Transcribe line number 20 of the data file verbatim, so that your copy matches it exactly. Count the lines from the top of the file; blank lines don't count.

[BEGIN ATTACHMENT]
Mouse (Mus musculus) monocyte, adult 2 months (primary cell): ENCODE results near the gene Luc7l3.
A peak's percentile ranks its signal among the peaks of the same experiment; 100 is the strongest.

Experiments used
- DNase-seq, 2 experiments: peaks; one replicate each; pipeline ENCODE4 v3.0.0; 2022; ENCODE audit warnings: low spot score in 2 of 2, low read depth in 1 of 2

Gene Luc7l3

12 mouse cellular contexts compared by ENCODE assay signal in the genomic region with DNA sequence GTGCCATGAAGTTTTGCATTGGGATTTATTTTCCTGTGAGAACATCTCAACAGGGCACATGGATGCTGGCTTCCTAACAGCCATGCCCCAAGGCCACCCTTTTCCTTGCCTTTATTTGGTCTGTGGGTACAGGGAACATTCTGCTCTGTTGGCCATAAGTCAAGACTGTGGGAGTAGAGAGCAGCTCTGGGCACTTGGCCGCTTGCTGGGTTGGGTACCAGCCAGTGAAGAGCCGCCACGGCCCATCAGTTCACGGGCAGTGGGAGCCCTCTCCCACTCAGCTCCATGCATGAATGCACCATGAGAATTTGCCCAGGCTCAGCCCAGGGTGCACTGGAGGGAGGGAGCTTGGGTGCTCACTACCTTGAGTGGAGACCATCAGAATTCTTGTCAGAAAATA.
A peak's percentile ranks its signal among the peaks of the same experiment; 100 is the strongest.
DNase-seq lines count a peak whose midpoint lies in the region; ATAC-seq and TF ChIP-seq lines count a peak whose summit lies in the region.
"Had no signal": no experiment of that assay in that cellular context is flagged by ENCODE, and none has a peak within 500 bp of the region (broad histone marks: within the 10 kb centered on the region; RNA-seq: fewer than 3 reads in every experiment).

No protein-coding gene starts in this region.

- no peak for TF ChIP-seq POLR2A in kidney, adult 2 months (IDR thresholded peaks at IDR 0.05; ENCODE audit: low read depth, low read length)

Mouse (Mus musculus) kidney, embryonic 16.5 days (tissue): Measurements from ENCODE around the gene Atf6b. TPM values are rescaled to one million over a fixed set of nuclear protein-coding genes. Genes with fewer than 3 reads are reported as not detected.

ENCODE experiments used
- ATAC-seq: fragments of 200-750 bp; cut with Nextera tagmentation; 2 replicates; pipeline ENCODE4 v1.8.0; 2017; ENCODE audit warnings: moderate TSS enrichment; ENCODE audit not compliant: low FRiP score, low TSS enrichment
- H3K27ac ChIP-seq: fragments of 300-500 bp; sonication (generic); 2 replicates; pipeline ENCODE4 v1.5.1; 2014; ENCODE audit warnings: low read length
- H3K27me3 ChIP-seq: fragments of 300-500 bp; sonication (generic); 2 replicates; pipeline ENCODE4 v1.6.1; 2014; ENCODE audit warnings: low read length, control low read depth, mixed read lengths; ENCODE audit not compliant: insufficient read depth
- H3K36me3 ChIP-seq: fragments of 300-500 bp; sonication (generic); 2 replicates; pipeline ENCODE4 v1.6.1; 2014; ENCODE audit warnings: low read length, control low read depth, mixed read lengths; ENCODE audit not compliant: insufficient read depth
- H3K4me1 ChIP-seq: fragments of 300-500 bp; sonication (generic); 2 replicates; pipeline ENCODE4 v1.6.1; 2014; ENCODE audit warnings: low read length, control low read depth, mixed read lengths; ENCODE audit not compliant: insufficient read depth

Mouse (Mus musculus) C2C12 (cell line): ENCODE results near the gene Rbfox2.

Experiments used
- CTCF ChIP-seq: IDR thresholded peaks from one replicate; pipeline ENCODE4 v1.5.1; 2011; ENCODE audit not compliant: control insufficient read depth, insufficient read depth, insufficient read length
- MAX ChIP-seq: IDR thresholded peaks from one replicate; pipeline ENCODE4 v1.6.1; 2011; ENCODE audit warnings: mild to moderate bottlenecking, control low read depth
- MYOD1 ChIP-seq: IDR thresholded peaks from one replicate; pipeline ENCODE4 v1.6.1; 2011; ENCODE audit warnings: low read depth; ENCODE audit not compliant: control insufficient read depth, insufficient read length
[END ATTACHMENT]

Experiments used